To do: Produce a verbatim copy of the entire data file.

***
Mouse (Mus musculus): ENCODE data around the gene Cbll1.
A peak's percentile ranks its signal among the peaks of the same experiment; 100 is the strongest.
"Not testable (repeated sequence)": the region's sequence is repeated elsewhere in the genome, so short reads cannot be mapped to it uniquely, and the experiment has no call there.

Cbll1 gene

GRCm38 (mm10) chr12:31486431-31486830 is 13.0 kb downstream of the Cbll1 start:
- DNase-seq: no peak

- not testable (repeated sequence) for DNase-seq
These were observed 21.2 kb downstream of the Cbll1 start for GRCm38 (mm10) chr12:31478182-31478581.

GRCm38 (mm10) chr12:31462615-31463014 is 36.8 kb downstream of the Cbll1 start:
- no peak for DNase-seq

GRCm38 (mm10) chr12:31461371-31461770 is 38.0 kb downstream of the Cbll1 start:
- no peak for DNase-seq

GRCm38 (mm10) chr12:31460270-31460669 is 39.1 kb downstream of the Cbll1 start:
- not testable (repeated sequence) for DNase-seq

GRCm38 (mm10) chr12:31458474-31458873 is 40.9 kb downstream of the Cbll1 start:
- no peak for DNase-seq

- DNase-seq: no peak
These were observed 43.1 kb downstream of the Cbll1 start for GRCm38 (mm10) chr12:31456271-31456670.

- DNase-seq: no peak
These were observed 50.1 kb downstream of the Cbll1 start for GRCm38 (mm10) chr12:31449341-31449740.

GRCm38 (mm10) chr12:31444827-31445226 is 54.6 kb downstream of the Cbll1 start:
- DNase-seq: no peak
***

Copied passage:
Mouse (Mus musculus): ENCODE data around the gene Cbll1.
A peak's percentile ranks its signal among the peaks of the same experiment; 100 is the strongest.
"Not testable (repeated sequence)": the region's sequence is repeated elsewhere in the genome, so short reads cannot be mapped to it uniquely, and the experiment has no call there.

Cbll1 gene

GRCm38 (mm10) chr12:31486431-31486830 is 13.0 kb downstream of the Cbll1 start:
- DNase-seq: no peak

- not testable (repeated sequence) for DNase-seq
These were observed 21.2 kb downstream of the Cbll1 start for GRCm38 (mm10) chr12:31478182-31478581.

GRCm38 (mm10) chr12:31462615-31463014 is 36.8 kb downstream of the Cbll1 start:
- no peak for DNase-seq

GRCm38 (mm10) chr12:31461371-31461770 is 38.0 kb downstream of the Cbll1 start:
- no peak for DNase-seq

GRCm38 (mm10) chr12:31460270-31460669 is 39.1 kb downstream of the Cbll1 start:
- not testable (repeated sequence) for DNase-seq

GRCm38 (mm10) chr12:31458474-31458873 is 40.9 kb downstream of the Cbll1 start:
- no peak for DNase-seq

- DNase-seq: no peak
These were observed 43.1 kb downstream of the Cbll1 start for GRCm38 (mm10) chr12:31456271-31456670.

- DNase-seq: no peak
These were observed 50.1 kb downstream of the Cbll1 start for GRCm38 (mm10) chr12:31449341-31449740.

GRCm38 (mm10) chr12:31444827-31445226 is 54.6 kb downstream of the Cbll1 start:
- DNase-seq: no peak